Complex supply chains can be impacted by a lack of transparency. Insight into the full supply chain helps you achieve a better understanding of how robust each player in the chain is and how disruptions might affect each supplier along the way.
With greater insight, you can put in place mitigation plans in case your suppliers have problems. To achieve in-depth understanding of your supply chain, you need to rigorously investigate all the businesses involved, right back to the raw materials providers. Then, you can assess the risks and set goals or contingency plans to minimise any problems.
For some suppliers, order tracking is an issue. After despatch and before the delivery to the customer, there can be a black hole. They can’t track the order and neither can the customer. Some even lack the technology to communicate to the customer that their order has been despatched, let alone allow them to identify who the carrier is, receive an expected delivery date or see live tracking information.
Good customer communication is key to engendering future loyalty. Working with carriers that can provide live tracking, so that all parties can see delivery status, brings a higher degree of trust.
Accelerating the Movement of Goods through the Supply Chain
The supply chain is fraught with opportunities for delay. All sorts of transportation bottlenecks can come about through not having the right paperwork and admin in place.
Better attention to quality control can help mitigate supply chain issues and delays. Keeping a careful check of processes and quality ensures that nothing is ever amiss and that there is no risk of delays.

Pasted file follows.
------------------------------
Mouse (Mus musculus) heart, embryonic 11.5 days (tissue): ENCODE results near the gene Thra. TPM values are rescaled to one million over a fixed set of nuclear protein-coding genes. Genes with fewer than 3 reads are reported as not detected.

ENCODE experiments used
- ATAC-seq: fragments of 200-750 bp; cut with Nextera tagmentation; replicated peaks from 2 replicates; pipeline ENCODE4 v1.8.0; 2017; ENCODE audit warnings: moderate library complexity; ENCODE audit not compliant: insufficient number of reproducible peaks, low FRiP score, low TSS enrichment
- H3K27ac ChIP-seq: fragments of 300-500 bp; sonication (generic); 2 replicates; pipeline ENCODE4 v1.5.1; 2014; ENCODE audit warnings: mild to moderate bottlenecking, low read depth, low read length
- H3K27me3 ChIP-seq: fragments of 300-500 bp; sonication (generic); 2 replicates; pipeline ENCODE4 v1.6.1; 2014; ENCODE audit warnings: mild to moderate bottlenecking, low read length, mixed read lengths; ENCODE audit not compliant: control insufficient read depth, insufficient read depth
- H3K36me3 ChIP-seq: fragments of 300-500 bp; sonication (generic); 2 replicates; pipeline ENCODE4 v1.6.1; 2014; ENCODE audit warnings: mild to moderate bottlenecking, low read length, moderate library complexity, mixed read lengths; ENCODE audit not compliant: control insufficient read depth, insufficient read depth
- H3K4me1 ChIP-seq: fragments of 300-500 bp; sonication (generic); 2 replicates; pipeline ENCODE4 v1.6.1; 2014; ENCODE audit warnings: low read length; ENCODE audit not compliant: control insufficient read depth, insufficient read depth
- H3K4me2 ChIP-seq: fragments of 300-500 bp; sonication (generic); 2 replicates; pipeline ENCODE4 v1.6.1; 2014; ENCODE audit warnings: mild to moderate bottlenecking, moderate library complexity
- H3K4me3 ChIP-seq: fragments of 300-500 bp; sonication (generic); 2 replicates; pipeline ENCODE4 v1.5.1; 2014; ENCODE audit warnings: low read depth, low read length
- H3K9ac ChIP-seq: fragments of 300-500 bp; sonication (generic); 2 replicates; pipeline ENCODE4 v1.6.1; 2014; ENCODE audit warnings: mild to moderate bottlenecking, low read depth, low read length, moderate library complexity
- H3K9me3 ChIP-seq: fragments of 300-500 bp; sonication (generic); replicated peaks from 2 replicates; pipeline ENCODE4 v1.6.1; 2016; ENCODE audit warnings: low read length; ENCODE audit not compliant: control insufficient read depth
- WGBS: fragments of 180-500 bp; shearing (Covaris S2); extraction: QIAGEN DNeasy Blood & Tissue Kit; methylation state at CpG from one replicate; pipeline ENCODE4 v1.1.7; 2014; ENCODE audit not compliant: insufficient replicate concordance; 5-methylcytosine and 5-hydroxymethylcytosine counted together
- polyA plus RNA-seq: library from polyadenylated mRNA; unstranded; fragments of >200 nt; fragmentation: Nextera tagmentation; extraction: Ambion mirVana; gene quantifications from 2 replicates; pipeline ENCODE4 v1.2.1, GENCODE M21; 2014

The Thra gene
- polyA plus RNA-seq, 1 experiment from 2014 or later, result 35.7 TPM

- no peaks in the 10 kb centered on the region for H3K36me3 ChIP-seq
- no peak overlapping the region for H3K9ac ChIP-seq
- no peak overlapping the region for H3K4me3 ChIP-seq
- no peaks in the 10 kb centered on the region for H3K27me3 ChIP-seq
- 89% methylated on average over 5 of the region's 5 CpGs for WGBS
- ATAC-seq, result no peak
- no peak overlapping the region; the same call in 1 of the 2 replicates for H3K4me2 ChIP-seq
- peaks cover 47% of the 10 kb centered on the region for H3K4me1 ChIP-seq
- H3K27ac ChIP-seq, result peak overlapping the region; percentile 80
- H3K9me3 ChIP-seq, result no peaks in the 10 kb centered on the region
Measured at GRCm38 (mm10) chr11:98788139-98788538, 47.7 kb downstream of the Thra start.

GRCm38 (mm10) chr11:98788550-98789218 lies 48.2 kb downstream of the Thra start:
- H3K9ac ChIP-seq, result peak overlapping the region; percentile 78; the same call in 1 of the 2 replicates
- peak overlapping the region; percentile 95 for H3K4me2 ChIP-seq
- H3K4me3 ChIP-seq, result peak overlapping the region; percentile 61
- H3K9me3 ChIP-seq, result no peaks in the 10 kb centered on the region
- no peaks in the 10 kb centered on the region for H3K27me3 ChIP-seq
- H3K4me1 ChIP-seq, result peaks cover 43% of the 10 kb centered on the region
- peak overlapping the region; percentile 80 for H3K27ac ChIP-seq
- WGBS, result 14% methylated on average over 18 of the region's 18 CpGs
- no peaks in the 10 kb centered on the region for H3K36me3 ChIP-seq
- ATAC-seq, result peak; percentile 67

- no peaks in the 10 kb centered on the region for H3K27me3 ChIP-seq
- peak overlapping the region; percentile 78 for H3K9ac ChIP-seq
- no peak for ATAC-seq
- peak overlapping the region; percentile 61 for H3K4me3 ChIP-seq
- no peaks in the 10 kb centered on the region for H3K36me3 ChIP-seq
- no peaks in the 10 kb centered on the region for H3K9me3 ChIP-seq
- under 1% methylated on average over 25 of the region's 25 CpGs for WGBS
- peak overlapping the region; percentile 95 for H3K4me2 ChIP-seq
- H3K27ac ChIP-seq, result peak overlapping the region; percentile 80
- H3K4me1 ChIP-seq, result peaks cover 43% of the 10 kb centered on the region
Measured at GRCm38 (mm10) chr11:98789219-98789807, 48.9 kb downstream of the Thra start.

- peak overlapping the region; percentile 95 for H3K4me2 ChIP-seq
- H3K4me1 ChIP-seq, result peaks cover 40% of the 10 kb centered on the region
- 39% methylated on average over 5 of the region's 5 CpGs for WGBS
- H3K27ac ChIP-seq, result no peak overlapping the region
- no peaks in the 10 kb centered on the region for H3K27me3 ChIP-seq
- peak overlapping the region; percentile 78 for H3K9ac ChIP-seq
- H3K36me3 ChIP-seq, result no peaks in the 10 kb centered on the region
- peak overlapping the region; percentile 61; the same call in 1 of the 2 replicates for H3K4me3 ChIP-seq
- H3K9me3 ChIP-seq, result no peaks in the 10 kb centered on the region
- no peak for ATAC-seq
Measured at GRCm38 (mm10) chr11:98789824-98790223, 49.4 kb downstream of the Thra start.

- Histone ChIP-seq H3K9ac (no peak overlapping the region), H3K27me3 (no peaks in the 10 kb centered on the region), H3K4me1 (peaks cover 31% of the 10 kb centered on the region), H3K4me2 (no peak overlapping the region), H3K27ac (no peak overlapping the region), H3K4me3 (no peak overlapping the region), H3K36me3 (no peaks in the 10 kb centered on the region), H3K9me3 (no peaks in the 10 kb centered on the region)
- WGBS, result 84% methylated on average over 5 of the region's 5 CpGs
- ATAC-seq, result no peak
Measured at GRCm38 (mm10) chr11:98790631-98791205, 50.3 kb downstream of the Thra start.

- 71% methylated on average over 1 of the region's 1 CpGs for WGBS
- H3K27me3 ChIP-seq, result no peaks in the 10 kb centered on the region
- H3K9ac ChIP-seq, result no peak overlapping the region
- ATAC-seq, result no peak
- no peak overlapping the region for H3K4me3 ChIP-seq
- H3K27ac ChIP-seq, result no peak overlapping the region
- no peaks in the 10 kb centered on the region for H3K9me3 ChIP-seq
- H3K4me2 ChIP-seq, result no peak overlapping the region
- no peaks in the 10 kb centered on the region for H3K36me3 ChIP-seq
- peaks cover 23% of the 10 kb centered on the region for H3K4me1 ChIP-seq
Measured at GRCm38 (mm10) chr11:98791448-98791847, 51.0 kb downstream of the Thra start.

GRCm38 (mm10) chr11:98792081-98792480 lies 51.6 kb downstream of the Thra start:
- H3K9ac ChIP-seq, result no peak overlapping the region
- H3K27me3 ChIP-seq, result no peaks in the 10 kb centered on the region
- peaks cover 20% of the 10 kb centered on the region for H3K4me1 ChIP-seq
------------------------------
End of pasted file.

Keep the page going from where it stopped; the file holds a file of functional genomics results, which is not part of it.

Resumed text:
Incorporating electronic automation, such as through using electronic data interchange (EDI), barcode scanners, or Optical Character Recognition (OCR) can all speed up the movement of your goods through the supply chain.
Of course, sometimes, through no fault of the receiver at all, extraordinary events might cause lengthy delays – as happened after the blockage of the Suez Canal.
While this sort of situation cannot be predicted, there are mitigations that can be made. Local sourcing can alleviate the reliance on international shipping. For many years, suppliers have been heavily dependent on sourcing cheap goods from China. While the costs of production are low, there is considerable risk in transporting shipments from China. Not only is it increasingly costly and takes a long time for goods to cross the oceans, there is a significant risk of total loss, with hundreds of containers lost at sea each year.
Lack of Investment in Technology
With limited investment in technology, processes suffer from inefficiencies and require more manual labour. There’s a lack of analytical insight and no real time view of stock levels or orders.
When systems do not integrate with each other, staff have to rekey data into several applications, which takes additional time and comes with a risk of errors.
A digital transformation programme can improve supply chain issues. It might be as simple as upgrading an old legacy system and implementing a modern ERP solution instead. This can bring greater automation of processes, optimised warehouse practices, advanced reporting and insights.
All of this makes decision-making quicker and easier. Stock is optimised and planning and forecasting are simpler and more accurate.
NetSuite ERP is the world’s number one cloud business software suite. Not only does it manage your finance and accounting, but it also gives you clearer visibility and greater control of your stock.
For better management of your supply chain issues, contact us today.